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Sunbelt Data Manager

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Data Manager

The Sunbelt Data Manager adds exciting new features to any networked PL/B configuration. If you are currently using any of our Windows or Unix Sunbelt language products in a networked environment, you really need to take a look at what the Data Manager has to offer. With the Data Manager, you can:

  • Improve performance of network based ISAM and AAM accesses
  • Relieve network congestion caused by disk accesses
  • Enhance data security by using encrypted communications
  • Free client resources for other tasks
  • Create a single point of control for the management of shared files
  • Simplify the interface between various operating systems
  • Replicate your data to up to 3 additional Data managers with automatic rollover capability.

With the Data Manager, a program requests a record via a sequential, random, ISAM, or AAM access. The Data Manager locates the record at the server using its local data files. Once the requested record has been found, the Data Manager sends only the data record back to the program. The Data Manager has been implemented in such a way that no programming changes or recompilations of your existing programs are required. You simply create a new file (Managed File Descriptor) using the MAKEMFD utility and describe the physical location of the actual data file. When a program opens the MFD, it will automatically link to the file on the server. You can also avoid using the Managed File Descriptor by adding the TCP/IP address of the Data Manager to the file name on the OPEN statement.

For years, PL/B programmers have relied on our Indexed Sequential Access Methods (ISAM) or Associated Access Methods (AAM) to solve complex data storage and retrieval issues. Sunbelt has led the way with ISAM products that offered both balanced tree (B+ tree) and deleted space recovery logic. Our unique AAM access methods are far superior to other technologies available today for free form searches. These technologies are a mainstay of our product line and keep our PL/B products at the forefront of programming languages.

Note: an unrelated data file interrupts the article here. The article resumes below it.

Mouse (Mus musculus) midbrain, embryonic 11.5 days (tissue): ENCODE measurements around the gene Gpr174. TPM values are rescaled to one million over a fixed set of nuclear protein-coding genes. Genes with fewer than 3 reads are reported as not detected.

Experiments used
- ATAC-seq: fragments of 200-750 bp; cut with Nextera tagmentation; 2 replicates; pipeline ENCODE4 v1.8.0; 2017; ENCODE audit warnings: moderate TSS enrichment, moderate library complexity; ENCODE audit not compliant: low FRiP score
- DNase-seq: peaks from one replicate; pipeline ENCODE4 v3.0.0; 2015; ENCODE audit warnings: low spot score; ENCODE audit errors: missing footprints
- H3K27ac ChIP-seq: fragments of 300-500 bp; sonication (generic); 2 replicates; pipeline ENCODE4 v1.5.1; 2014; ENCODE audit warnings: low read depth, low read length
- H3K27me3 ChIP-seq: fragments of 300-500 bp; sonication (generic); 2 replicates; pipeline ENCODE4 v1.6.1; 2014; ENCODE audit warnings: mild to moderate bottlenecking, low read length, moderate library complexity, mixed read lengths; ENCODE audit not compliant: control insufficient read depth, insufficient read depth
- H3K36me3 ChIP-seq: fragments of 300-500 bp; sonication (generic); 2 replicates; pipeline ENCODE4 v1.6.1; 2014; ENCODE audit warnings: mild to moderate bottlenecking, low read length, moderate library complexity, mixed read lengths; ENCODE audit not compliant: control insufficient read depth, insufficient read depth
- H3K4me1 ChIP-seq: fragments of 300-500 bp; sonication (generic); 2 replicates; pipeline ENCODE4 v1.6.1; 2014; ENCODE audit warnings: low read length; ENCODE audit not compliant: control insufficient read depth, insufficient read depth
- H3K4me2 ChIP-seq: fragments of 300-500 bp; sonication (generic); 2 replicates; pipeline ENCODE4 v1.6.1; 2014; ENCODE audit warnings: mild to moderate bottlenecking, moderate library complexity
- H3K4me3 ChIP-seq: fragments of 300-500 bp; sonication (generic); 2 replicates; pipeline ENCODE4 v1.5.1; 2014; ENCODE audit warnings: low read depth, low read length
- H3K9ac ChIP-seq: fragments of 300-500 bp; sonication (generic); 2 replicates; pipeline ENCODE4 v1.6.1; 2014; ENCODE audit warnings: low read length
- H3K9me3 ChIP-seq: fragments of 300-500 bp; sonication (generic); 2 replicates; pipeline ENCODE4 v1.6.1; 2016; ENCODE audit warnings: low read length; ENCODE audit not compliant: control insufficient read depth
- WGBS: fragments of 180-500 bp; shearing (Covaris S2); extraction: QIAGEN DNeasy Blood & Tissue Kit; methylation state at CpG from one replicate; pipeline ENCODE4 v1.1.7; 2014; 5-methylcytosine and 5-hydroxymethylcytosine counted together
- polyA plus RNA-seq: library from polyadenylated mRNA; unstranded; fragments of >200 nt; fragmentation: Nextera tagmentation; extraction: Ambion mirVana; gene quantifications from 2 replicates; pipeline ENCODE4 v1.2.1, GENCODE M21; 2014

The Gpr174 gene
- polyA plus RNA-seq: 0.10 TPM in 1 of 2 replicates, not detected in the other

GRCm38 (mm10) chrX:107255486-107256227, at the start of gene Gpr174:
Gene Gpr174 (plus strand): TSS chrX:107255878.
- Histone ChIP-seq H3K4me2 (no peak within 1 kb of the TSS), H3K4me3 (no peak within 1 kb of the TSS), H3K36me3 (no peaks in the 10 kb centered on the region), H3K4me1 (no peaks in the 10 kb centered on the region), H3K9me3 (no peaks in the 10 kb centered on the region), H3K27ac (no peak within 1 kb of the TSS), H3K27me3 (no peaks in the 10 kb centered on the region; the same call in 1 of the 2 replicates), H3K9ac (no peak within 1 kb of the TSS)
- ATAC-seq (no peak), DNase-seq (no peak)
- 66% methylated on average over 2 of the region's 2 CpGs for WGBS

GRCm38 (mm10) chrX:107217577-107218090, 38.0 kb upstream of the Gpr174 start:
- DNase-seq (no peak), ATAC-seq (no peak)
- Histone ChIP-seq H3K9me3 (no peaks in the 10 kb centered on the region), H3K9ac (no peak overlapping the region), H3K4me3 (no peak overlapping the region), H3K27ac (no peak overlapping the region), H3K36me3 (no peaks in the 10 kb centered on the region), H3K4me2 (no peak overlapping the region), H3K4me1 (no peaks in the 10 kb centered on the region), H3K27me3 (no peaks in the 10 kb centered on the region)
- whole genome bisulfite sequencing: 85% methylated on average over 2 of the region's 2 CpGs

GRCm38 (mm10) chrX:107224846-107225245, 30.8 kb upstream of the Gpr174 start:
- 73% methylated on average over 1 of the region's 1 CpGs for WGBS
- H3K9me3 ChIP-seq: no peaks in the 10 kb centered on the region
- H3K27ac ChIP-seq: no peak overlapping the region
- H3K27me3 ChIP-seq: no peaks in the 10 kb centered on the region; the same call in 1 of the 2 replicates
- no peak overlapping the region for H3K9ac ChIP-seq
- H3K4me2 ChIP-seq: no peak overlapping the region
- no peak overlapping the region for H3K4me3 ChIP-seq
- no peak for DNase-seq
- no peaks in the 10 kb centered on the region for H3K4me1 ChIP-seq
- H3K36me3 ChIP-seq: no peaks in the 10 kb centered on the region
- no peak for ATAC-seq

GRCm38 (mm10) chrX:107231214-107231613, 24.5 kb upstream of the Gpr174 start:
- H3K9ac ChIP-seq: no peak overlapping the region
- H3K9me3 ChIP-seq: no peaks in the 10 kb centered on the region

Using PL/B in a networked environment seems simple enough from the programmer's standpoint. It can be completely transparent to the user whether the files accessed by the programs are stored locally or on the network server. The program simply opens the files on a redirected drive and the program behaves as usual. Well, almost.. There can be that issue of performance.

On a small, lightly loaded network disk access times may not be apparent. This is especially true if high speed network components are used. But, what would happen if that link was slower - perhaps it was even the Internet or, worse yet, a dial up Internet connection. Odds are that performance of any language would suffer in this configuration. That's not true with Sunbelt!

Let's start by examining what takes place during a normal ISAM read statement.

  1. The program begins by passing the key of the record to be retrieved to the disk routine.
  2. That routine starts its journey through the ISAM structure by reading the top level of the tree from the ISAM file.
  3. The routine then determines the next level of the tree structure and reads that level from the file.
  4. The process is repeated until the key is found in the lowest level of the index.
  5. The lowest level of the index points to the location of the record in the data file.
  6. That record is then read and the data returned to the program.

Next we introduce the network to the process. The program works just as it did before. The important thing to note is that each of the index file and data file reads now take place across the network. Even on a lightly loaded network, this is many times slower than access the local drive. Combine this with a busy network or a slower link and you can see there might be a performance issue.